A mid-handicap golfer shoots in the 80s and 90s.
If your handicap is between roughly 11 and 20 -- there is no official definition of handicap levels -- you are generally considered to be a mid-handicap golfer. If your handicap is accurate, you'll usually shoot between 85 and 95. But if you're determined to reach the next level and become a low-handicapper with a handicap in the single digits, capable of breaking 80 on a regular basis, you'll have to practice hard and perhaps tweak your equipment as well.
USGA Handicap Index
Handicaps are established by the United States Golf Association (USGA) for the purpose of setting up an equitable match between any two golfers with a USGA Handicap Index, the official designation for handicaps. The handicap index is a sophisticated and complicated system that takes into account the difficulty of each of the thousands of golf courses rated by the USGA for handicapping purposes. However, the result is a simple number that you can use in both casual matches and tournaments. For example, if you have a 15 handicap and your buddy carries a 12 handicap, he must give you three strokes during the match.
Handicaps Versus Actual Scores
As the USGA explains, your mid-handicap does not mirror your actual scores. If it did, an 11 handicap would average scores in the low-80s rather than the mid-80s. Instead, the USGA handicap is determined on your "potential" rather than the average of your scores. Specifically, the best 10 out of 20 scores are used to determine your handicap. As a result, you'll generally shoot about three strokes over your handicap in relation to par.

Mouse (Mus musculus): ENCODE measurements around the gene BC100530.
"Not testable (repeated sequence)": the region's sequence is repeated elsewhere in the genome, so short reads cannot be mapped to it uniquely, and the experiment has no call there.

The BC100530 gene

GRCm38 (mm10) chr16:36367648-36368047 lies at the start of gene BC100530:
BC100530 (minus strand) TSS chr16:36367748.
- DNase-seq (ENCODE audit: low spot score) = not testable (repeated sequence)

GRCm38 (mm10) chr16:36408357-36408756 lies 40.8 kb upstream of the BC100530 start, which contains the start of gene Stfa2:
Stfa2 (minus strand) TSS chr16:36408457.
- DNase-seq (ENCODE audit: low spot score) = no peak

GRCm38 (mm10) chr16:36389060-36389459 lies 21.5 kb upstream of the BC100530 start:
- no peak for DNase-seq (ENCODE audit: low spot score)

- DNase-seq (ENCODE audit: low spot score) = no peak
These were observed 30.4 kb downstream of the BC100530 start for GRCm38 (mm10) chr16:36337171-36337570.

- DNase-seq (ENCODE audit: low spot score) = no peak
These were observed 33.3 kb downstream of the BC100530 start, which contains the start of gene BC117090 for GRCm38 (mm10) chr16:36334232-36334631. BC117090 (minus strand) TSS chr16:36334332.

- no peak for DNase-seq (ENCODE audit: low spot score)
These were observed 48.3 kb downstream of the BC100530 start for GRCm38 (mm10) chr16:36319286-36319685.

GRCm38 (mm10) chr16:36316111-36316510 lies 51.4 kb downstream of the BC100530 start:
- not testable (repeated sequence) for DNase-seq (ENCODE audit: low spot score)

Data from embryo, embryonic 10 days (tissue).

Percentage of Mid-Handicappers
If you are a mid-handicapper, you're in good company. Golfers who shoot in the single digits make up about 37 percent of all golfers. Golfers with handicaps of more than 20 comprise about 20 percent of all golfers, at least of all golfers who turn in their scores to establish a handicap. So about 43 percent of golfers fall into the mid-handicap category, according to USGA statistics.
A mid-handicapper hits his share of good shots and also hits plenty of bad shots. Equipment manufacturers have responded accordingly to the different skill levels of golfers in recent decades, designing clubs particularly suitable for low, middle and high-handicappers. Clubs slanted to mid-handicappers are called game-improvement or super game-improvement clubs. They are designed with a larger central hitting zone, or sweet spot, which makes your mishits travel somewhat farther and straighter. The degree of "forgiveness" you need as a mid-handicapper is best determined by a club fitting, which will evaluate your individual swing. If you become a low-handicapper, clubs that reward solid and consistent ball-striking, known as players clubs, might be in your future.